(Would the average have been higher if I’d rated all the songs?: Hard to say. The rest of the countdown is evenly split between killers – “I Hear You Knocking,” “Proud Mary,” “Don’t Let The Green Grass Fool You” – and crap – “Cried Like A Baby,” “Amos Moses,” and “D.O.A.,” which would get a negative score if such a thing were possible.)

1974 (WKAP-AM, Allentown):
1. Terry Jacks – Seasons In The Sun – 0 (This one was in the midst of a three-week run at Number One nationally. The purest distillation of the tacky/mawkish side of the Seventies.)
2. Cher – Dark Lady – 1
3. John Denver – Sunshine On My Shoulder – 2
4. Carly Simon & James Taylor – Mockingbird – 3 (that’s being kind, probably, but it’s uncouth to speak ill of pregnant ladies)
5. Jim Stafford – Spiders & Snakes – 2
6. Redbone – Come Get Your Love – 5 (there is room in the universe for “it’s stupid but it grooves”)
7. David Essex – Rock On – 4
8. Sister Janet Meade – Lord’s Prayer – 1 (it’s probably uncouth to speak ill of nuns, also — they work hard for the money — so SJM gets a solitary point. If you look at the survey, WKAP was running a promotion for a private showing of “The Exorcist” at the same time it was spinning Sister Janet in heavy rotation.)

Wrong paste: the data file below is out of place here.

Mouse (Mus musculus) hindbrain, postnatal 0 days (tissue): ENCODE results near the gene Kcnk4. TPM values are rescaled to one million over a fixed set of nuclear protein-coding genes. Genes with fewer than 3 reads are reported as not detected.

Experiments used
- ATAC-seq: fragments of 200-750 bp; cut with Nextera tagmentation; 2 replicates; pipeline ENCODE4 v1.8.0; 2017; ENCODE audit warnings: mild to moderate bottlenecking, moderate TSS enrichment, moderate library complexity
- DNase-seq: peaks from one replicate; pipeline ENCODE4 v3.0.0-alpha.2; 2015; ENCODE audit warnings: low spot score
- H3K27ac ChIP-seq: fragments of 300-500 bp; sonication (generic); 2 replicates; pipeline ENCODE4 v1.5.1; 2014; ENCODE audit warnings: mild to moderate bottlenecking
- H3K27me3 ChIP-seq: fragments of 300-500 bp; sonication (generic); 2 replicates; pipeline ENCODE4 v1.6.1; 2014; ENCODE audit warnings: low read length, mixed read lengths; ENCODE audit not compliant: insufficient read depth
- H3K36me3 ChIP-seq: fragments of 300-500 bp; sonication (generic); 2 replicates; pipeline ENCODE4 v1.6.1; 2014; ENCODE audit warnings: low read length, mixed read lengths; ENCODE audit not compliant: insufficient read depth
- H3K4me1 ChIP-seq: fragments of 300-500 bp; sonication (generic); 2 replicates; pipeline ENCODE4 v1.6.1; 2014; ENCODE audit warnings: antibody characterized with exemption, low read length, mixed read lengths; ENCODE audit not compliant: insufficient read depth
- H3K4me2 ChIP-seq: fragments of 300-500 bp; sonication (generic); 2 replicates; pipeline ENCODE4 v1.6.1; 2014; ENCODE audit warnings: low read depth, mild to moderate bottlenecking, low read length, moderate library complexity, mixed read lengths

9. Paul McCartney – Jet – 9 (not Macca’s best lyric but a fabulous soaring piece of rock n’ roll, and one of my five favorite McCartney solo tunes, were I to list them)
10. Barbra Streisand – The Way We Were – 3

1974’s total: 30
(Would the average have been higher if I’d rated all 25 songs?: Yes, probably.)

1975 (WKAP-AM, Allentown):
1 Frankie Valli – My Eyes Adored You – 2
2 Minnie Riperton – Lovin’ You – 5
3 LaBelle – Lady Marmalade – 10 (not a typo, nor a mistake. Outrageous sassy New Orleans funk. The radio needed more of this. It still does.)
4 Doobie Brothers – Black Water – 7 (their finest moment? yeah, most likely.)
5 Sugarloaf – Don’t Call Us, We’ll Call You – 7 (underrated wiseassery)